Bitcoin suddenly plummeted Monday, after breaking higher over the weekend to an all-time high.
The decline came as major U.S. technology stocks fell for a second-straight day on concerns that the sector has risen to unsustainable levels.
At least two major bitcoin exchanges also had problems Monday.
“Coinbase is currently experiencing high traffic & customers have receive(d) a “service unavailable” message when visiting Coinbase.com,” according to a statement on the exchange’s status website dated June 12 at 2:08 p.m. ET.
The exchange accounts for nearly 17 percent of U.S. dollar-denominated bitcoin trade volume, according to Cryptocompare, and had reported outages in late May amid “unprecedented traffic and trading.”
The BTC-E exchange tweeted at 2:06 p.m., ET, that it was hit by distributed denial-of-service attacks, or DDoS.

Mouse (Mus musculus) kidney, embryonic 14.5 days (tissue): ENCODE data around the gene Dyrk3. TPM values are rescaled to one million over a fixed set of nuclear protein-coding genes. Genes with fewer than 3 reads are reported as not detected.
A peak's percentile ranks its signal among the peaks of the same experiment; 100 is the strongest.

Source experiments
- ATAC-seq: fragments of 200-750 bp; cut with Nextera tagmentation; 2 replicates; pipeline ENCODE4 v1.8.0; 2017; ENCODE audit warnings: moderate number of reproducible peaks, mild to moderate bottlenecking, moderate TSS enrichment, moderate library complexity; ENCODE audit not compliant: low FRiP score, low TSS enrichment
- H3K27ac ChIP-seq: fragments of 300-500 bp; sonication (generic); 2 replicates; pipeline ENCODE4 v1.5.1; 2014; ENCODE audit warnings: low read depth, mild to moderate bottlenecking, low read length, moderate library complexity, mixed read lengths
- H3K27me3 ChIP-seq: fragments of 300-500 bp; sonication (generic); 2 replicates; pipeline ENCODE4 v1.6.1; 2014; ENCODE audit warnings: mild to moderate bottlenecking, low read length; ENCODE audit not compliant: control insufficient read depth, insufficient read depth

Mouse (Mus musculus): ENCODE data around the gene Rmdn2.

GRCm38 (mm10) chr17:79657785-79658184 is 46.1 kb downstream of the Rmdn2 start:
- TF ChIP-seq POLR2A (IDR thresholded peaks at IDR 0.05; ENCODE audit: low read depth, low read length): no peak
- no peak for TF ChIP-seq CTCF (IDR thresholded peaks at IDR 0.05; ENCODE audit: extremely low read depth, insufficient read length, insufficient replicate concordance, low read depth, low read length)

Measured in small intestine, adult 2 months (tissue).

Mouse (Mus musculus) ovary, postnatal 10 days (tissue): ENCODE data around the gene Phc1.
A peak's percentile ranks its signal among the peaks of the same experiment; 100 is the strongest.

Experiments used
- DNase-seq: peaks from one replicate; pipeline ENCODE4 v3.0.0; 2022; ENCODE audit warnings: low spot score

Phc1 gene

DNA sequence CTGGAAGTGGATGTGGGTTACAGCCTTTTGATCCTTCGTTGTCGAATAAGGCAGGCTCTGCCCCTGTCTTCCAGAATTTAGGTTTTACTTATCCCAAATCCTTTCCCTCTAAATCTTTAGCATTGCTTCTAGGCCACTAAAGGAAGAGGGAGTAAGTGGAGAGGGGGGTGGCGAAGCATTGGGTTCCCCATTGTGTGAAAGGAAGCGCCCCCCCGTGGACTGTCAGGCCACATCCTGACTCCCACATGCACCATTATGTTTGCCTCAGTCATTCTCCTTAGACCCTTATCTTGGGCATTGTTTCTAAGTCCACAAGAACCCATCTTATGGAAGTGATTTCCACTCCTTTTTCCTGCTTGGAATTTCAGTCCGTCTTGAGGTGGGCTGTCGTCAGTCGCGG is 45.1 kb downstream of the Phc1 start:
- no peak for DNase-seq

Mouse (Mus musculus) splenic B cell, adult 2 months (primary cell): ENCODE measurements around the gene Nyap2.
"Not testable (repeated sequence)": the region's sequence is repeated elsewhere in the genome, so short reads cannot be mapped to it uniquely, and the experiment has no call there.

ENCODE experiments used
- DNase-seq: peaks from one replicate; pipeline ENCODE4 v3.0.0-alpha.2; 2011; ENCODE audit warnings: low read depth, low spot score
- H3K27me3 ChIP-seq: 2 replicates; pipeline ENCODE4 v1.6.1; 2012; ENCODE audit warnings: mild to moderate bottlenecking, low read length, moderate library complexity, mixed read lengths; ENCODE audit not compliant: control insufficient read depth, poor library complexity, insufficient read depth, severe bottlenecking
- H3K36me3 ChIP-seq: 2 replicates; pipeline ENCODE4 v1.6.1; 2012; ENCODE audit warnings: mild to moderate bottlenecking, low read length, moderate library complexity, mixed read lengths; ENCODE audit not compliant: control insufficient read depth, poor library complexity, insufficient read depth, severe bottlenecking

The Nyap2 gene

The website for BTC-e was also down as of 2:26 p.m. The exchange accounts for about 6 percent of U.S. dollar-denominated bitcoin trade, according to Cryptocompare.
Bitcoin one-day performance
Bitcoin climbed above the psychologically key $3,000 level Sunday to hit a record high of $3,041.36, according to CoinDesk. The gains were helped by news that several major Chinese bitcoin exchanges were allowing withdrawals of the currency after a months-long hiatus.
However, a sharp move lower Monday afternoon ET illustrated how volatile the cryptocurrency can be.
Bitcoin suddenly dropped more than 16 percent on the day to $2,532.87 before recovering slightly, CoinDesk data showed. The digital currency was last trading near $2,576.46.
Even with Monday’s decline, bitcoin remained more than 150 percent higher for the year so far. The currency first topped the $2,000 level on May 20, less than 4 weeks ago.